Early jurisprudence of the Court of Appeals for the Federal Circuit (CAFC), the patent appellate court, suggests that the court was attempting to lower the bars to obtain a patent, including an expansion of what could be considered eligible patent subject matter; i.e., the threshold determination of what ‘things’ can or cannot be considered as patentable.
Ostensibly, the law would seem to be somewhat broad: including within the scope of patentable subject matter “any new and useful process, machine, manufacture, or composition of matter.” But now, in addition to some early judicial exceptions to patentable subject matter (i.e., it can not be an abstract idea, law of nature or natural phenomena), the courts have begun to narrow down patentable subject matter from an early eighties concept of “anything under the sun that is made by man.”
Software may be the latest victim of this effort.
In its recent May 2013 decision in CLS Bank v. Alice Corp, the CAFC struggled mightily to harmonize Supreme Court precedent on this matter–as evidenced by the 7 separate opinions over 135 pages, in an attempt to determine if and when software ought to be patentable subject matter. Under current law software is patentable subject matter, provided that the software is, for example, tied to a machine (e.g., a computer CPU), or transforms something from one state to another.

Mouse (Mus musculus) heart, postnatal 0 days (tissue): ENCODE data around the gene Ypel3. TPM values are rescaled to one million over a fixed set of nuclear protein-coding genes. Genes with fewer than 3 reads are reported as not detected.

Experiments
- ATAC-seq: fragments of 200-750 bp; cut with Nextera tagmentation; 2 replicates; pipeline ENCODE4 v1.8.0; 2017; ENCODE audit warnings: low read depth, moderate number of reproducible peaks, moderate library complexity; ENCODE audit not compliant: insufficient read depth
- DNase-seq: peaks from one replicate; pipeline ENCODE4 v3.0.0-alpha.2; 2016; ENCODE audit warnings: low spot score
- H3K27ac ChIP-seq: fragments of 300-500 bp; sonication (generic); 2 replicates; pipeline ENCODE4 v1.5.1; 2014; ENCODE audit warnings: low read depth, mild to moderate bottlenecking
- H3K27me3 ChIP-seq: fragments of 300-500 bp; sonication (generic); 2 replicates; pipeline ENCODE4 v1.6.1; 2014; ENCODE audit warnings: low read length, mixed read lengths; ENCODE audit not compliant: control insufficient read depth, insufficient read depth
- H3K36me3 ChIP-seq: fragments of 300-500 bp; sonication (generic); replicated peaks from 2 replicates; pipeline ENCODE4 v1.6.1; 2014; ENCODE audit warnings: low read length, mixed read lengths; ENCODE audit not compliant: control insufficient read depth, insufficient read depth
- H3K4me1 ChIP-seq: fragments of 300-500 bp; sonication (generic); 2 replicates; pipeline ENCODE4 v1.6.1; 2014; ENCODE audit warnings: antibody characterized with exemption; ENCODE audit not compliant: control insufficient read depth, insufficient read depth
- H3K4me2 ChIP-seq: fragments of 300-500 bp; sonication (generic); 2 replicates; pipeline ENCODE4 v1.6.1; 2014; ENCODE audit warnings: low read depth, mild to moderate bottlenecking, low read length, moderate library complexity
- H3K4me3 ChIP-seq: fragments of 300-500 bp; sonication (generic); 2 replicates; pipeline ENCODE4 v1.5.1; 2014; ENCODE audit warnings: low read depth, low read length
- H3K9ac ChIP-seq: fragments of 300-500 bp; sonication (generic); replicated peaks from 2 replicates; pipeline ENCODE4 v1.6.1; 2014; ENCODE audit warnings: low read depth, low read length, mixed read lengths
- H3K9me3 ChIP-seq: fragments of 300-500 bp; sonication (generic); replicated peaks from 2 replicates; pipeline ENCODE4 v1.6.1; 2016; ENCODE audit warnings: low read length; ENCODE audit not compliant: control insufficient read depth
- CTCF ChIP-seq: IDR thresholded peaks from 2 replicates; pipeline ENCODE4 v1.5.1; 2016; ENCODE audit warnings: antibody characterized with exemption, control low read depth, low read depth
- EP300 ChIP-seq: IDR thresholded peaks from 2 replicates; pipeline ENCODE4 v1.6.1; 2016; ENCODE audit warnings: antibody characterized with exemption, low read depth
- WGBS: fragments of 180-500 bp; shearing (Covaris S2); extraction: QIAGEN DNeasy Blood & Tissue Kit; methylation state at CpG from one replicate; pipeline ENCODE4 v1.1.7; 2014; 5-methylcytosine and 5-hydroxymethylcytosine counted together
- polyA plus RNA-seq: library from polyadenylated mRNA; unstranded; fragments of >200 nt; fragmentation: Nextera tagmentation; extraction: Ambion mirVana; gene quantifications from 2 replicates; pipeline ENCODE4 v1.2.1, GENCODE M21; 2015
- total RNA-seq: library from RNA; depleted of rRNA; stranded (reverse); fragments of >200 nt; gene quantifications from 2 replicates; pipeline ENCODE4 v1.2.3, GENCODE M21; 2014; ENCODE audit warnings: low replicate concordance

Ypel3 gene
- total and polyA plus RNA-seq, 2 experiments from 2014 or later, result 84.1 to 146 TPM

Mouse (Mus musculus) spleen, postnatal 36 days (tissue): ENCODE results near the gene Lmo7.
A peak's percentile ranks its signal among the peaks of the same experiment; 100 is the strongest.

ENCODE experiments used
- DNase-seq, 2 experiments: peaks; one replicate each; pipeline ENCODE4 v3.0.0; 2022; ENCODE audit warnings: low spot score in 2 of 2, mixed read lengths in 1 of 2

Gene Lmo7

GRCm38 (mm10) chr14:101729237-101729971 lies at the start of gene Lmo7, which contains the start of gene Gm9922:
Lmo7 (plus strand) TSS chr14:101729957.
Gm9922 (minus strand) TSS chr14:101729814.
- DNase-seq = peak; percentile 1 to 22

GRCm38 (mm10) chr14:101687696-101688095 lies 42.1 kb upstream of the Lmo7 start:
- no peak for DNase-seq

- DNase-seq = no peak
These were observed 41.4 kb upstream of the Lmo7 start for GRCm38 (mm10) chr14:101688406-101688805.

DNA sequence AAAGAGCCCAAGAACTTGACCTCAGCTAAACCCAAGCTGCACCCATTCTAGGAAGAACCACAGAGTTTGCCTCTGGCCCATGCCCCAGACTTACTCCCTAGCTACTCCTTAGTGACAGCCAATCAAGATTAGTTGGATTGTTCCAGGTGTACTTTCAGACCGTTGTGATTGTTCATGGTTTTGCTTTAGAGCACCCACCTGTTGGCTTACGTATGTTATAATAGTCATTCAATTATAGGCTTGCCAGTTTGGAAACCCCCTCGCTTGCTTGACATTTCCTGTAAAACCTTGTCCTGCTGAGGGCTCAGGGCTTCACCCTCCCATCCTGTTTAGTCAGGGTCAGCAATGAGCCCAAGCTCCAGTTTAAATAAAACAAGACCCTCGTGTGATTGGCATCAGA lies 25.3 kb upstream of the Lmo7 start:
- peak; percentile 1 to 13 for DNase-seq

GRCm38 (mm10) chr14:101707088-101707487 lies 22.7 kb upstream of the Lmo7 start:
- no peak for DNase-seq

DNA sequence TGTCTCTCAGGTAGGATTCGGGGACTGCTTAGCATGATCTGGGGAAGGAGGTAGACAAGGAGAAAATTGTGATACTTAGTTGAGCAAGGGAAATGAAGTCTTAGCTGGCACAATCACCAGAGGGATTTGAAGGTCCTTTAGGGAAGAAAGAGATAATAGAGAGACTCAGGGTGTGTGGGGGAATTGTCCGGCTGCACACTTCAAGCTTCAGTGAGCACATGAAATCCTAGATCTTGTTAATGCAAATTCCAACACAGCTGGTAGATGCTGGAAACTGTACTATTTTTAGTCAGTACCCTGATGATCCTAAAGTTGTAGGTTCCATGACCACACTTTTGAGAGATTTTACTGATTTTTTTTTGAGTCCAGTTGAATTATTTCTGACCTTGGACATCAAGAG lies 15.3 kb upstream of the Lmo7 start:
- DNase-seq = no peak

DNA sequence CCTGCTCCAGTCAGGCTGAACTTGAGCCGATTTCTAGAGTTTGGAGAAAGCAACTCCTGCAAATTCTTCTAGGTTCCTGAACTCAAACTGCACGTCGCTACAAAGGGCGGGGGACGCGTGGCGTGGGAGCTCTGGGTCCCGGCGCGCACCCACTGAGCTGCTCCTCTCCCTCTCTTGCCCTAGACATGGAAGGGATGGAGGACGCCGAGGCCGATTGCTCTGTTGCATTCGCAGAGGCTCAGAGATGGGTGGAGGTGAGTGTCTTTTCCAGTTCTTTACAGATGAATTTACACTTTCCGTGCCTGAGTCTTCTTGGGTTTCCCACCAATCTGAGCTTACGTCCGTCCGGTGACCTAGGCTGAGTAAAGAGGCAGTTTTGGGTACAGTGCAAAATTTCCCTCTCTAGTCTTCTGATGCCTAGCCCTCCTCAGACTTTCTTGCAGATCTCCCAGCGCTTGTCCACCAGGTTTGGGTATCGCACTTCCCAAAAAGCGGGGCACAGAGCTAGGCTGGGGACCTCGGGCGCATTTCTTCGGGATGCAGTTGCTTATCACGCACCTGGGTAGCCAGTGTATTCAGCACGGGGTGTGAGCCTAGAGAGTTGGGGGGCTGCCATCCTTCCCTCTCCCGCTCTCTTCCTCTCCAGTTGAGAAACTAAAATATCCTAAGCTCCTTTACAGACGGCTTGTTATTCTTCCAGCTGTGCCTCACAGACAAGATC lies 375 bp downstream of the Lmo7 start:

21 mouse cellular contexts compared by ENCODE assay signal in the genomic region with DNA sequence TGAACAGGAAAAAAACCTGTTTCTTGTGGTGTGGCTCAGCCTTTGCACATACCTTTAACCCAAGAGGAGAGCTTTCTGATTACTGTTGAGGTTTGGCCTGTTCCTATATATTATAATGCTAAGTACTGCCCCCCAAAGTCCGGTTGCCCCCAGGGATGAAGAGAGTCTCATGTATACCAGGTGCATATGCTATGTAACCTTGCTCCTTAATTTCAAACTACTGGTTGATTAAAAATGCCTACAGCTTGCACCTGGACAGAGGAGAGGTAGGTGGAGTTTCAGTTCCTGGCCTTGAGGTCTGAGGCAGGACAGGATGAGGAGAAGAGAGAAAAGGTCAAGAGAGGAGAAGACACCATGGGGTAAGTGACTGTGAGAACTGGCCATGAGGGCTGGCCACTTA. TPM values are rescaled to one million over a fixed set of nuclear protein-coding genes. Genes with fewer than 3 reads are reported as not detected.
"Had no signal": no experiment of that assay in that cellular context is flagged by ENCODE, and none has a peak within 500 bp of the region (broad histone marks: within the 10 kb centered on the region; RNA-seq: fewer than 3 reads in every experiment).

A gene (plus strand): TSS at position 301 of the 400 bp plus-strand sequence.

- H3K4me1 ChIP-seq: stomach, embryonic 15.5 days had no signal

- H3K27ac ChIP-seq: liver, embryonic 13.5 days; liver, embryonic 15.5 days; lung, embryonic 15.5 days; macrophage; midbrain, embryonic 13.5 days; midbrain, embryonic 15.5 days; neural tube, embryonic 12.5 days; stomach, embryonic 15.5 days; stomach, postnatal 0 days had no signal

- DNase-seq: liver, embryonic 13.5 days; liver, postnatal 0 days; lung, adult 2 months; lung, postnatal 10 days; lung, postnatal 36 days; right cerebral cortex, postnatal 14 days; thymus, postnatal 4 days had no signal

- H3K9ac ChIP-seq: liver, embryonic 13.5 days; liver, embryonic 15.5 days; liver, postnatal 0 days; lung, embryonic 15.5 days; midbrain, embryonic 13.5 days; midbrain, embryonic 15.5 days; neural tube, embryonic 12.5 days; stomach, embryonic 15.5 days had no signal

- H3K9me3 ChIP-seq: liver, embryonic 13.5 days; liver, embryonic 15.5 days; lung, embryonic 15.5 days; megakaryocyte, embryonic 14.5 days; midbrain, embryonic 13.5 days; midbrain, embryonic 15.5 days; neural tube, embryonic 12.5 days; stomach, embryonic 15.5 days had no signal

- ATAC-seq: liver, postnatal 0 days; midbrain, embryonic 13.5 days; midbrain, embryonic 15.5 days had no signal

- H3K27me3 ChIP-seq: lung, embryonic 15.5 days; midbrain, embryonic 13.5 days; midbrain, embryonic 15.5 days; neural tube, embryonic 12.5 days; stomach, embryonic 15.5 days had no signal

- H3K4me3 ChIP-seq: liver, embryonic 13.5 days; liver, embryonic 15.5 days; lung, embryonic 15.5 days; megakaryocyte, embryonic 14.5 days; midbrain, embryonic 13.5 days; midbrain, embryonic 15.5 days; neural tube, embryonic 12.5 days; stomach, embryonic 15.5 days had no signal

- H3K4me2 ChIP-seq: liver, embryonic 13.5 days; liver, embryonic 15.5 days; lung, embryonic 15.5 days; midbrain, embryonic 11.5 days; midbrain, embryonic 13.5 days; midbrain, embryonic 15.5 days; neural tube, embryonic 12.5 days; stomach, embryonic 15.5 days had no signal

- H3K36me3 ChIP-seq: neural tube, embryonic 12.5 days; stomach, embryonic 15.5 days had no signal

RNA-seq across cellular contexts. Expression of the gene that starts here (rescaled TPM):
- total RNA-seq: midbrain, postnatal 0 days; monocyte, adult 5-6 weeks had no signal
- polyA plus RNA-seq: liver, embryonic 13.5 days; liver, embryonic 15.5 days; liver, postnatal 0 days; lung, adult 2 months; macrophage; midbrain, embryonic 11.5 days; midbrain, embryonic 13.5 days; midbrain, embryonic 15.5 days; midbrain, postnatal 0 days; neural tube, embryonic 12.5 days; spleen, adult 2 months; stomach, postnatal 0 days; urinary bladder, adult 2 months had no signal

The patents at issue, covering computer systems designed to create a third-party intermediary to reduce risk in financial transactions, e.g., computer facilitated escrow accounts, were found to be unpatentable by default: the lower court ruling against patentability –initially reversed by a now vacated CAFC panel of three judges, still stands because the CAFC was unable to provide a majority decision.
Reviewing the opinions we can discern that chief among the CAFC’s concerns in outlining what is and what isn’t patentable subject matter in the software sphere, is the idea that a patent should not preempt a law of nature: the patent should not provide monopolistic control over the entirety of a natural law, but rather, limitations incorporated into the patent claims must serve to provide real constraints on the patentees’ ability to fully control the idea. You have to do more than just state a natural law and add the words “apply it”. Here, the court was concerned that the limitations in Alice’s patents, i.e., those standard limitations provided in most software patents, failed to meaningfully limit the monopoly over the abstract idea.
Should this interpretation indeed become the law, it could, in the words of Judge Moore, mean the “death of hundreds of thousands of patents, including all business method, financial system, and software patents.”
As an aside, the case was decided relatively quickly in contrast to earlier patentable subject matter cases. Perhaps this fast turnover is intended allow the Supreme Court to incorporate an overarching but useful and realistic set of guidelines in its anticipated ruling on whether genes are patentable subject matter.
No matter the eventual outcome, what was once a sleepy gate keeper that let most inventions in, the bar of whether the invention is patentable subject matter is now becoming an important consideration in patent litigation and a more difficult hurdle in gaining patent protection.